Chaos Theory

In Pop Music, It’s Anyone's Guess

October 24
Maxwell's, 1039 Washington Street, Hoboken, New Jersey, 201-653-1703

Conceived as something between a one-off and recorded performance art, Kathleen Hanna's latest band was an instant smash among sympa-thetic souls who loved Bikini Kill only in principle. With guitar thrash subsumed in keyb trash and the humor more pronounced and arty, the enthusiasm of the speedy tempos no longer betrays the slightest desperation. On this second try, we'll find out whether they have the will and spirit to make their live show cohere as magically. (Christgau)

Stay tuned for the Go-Betweens reunion.
photo: Bleddyn Butcher
Stay tuned for the Go-Betweens reunion.

October 28
Symphony Space, 2537 Broadway, 545-7536

This Pakistani qawwali group specializes in the classical (i.e., tighter) version of the ecstatic devotional music more or less popularized by the late Nusrat Fateh Ali Khan. The nine-piece ensemble, which also performs in the looser contemporary style, consists of sons (including Farid) and grandsons of the venerated eightysomething qawwali singer Munshi Raziuddin, who is expected to be on hand as well. (Gehr)

October 28
Beacon Theatre, 2124 Broadway, 496-7070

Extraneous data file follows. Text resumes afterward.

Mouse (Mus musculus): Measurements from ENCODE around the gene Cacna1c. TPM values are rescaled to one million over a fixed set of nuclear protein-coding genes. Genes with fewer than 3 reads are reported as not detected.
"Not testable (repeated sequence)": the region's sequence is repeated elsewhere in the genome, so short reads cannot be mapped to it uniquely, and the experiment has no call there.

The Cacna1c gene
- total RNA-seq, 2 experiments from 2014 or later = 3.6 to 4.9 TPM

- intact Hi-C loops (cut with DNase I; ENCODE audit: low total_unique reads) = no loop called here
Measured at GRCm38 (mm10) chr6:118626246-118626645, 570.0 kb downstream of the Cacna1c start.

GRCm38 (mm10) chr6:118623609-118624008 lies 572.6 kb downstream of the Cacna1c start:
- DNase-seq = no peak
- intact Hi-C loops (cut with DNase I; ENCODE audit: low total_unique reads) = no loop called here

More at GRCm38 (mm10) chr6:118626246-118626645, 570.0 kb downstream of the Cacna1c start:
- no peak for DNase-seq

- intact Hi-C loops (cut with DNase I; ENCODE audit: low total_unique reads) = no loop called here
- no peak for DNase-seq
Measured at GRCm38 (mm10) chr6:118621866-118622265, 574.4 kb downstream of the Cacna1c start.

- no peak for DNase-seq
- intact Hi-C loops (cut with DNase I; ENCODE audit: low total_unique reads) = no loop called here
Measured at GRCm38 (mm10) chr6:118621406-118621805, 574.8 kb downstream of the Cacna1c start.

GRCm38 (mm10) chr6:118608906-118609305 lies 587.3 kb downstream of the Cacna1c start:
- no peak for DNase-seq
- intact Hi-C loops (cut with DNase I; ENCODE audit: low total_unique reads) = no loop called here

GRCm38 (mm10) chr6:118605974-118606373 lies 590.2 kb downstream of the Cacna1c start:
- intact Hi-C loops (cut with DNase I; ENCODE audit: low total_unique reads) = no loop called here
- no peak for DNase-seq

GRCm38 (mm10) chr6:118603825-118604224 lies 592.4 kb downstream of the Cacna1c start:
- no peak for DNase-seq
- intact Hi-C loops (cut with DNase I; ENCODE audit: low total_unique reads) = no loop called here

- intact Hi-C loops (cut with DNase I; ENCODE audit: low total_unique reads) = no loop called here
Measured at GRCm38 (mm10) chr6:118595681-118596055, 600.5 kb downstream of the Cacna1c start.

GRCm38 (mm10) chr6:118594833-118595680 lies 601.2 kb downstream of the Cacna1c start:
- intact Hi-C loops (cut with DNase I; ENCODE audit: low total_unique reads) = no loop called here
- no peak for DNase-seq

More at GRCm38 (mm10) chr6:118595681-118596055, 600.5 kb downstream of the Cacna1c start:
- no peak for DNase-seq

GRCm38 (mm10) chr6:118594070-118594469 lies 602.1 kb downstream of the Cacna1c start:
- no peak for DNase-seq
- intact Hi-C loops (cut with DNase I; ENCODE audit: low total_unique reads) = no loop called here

This double bill features key Buena Vista supporting castmembers Torres (the youngest of the bunch and purveyor of the son guajiro) and Portuondo (the haunting voice in that unforgettable duet with Ibrahim Ferrer). Torres is regarded as the preeminent laud (roughly analogous to Yomo Toro's cuatro) player of Cuba, evoking the courtly balladry of the interior. Portuondo ranks with Afro-diaspora divas of Latin America like Susana Baca and Cesaria Evoria, a more subtle version of Celia Cruz with '40s arrangements and deliberate rhythms. (Morales)

November 3-5
Westbeth Theatre Center, 151 Bank Street, 691-2272

Headliners of this year's nugget-nostalgiaganza include Bronx ain't-seen-nothin'-yetters the Blues Magoos, sleazeballs-from-where-the-wild-things-are the Troggs, and seminally sepulchrally organ-drenched L.A. legends the Music Machine (first live talk-talk in 33 years for these bowl-haired, black-gloved boppers, and Sean Bonniwell's complication is still an only child!). Plus tribute-garage kiddies galore, most notably Japan's Thee Michelle Gun Elephant. (Eddy)

November 3 and 4
Hammerstein Ballroom, 311 West 34th Street, 564-4882

She's gotta run out of juice eventually. But after 10 years of building an audience her way, from coffeehouses and college rec rooms to two nights at the Ham, she shows no signs of giving up, slowing down, or repeating herself. Old fans who believe she's lost excitement have simply outgrown her as she matures into a uniquely jazzy shade of folk or folk-rock and carries her many righteous messages to bigger and bigger audiences. (Christgau)

« Previous Page